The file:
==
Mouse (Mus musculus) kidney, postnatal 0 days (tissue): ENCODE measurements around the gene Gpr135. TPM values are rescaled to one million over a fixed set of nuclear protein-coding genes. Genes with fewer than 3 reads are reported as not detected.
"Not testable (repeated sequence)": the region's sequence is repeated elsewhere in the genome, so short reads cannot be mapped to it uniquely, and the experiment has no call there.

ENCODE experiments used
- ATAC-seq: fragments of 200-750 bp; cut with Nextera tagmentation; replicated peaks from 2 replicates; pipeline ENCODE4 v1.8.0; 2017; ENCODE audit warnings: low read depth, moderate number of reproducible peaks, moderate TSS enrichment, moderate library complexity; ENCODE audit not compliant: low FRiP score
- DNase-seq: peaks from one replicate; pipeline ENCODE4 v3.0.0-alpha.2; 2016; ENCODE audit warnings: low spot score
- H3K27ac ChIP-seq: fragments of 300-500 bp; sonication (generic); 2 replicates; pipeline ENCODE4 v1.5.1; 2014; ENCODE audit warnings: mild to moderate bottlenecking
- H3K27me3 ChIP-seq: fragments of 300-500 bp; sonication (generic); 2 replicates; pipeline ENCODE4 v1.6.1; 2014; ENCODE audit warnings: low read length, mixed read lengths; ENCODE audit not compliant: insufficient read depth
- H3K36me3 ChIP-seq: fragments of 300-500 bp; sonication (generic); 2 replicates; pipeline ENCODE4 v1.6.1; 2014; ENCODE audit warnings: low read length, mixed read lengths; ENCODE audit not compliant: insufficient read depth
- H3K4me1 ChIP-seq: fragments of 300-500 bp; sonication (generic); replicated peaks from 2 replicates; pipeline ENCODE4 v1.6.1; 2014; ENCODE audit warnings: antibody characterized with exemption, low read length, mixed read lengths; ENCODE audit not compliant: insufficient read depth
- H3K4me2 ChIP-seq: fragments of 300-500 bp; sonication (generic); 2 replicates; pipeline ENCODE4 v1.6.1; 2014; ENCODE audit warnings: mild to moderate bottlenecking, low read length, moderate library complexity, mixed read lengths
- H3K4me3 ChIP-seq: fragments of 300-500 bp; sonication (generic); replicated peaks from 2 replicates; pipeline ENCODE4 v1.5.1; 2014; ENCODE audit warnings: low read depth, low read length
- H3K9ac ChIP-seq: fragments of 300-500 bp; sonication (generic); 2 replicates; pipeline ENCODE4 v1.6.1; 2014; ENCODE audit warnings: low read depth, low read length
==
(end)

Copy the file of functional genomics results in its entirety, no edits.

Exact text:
Mouse (Mus musculus) kidney, postnatal 0 days (tissue): ENCODE measurements around the gene Gpr135. TPM values are rescaled to one million over a fixed set of nuclear protein-coding genes. Genes with fewer than 3 reads are reported as not detected.
"Not testable (repeated sequence)": the region's sequence is repeated elsewhere in the genome, so short reads cannot be mapped to it uniquely, and the experiment has no call there.

ENCODE experiments used
- ATAC-seq: fragments of 200-750 bp; cut with Nextera tagmentation; replicated peaks from 2 replicates; pipeline ENCODE4 v1.8.0; 2017; ENCODE audit warnings: low read depth, moderate number of reproducible peaks, moderate TSS enrichment, moderate library complexity; ENCODE audit not compliant: low FRiP score
- DNase-seq: peaks from one replicate; pipeline ENCODE4 v3.0.0-alpha.2; 2016; ENCODE audit warnings: low spot score
- H3K27ac ChIP-seq: fragments of 300-500 bp; sonication (generic); 2 replicates; pipeline ENCODE4 v1.5.1; 2014; ENCODE audit warnings: mild to moderate bottlenecking
- H3K27me3 ChIP-seq: fragments of 300-500 bp; sonication (generic); 2 replicates; pipeline ENCODE4 v1.6.1; 2014; ENCODE audit warnings: low read length, mixed read lengths; ENCODE audit not compliant: insufficient read depth
- H3K36me3 ChIP-seq: fragments of 300-500 bp; sonication (generic); 2 replicates; pipeline ENCODE4 v1.6.1; 2014; ENCODE audit warnings: low read length, mixed read lengths; ENCODE audit not compliant: insufficient read depth
- H3K4me1 ChIP-seq: fragments of 300-500 bp; sonication (generic); replicated peaks from 2 replicates; pipeline ENCODE4 v1.6.1; 2014; ENCODE audit warnings: antibody characterized with exemption, low read length, mixed read lengths; ENCODE audit not compliant: insufficient read depth
- H3K4me2 ChIP-seq: fragments of 300-500 bp; sonication (generic); 2 replicates; pipeline ENCODE4 v1.6.1; 2014; ENCODE audit warnings: mild to moderate bottlenecking, low read length, moderate library complexity, mixed read lengths
- H3K4me3 ChIP-seq: fragments of 300-500 bp; sonication (generic); replicated peaks from 2 replicates; pipeline ENCODE4 v1.5.1; 2014; ENCODE audit warnings: low read depth, low read length
- H3K9ac ChIP-seq: fragments of 300-500 bp; sonication (generic); 2 replicates; pipeline ENCODE4 v1.6.1; 2014; ENCODE audit warnings: low read depth, low read length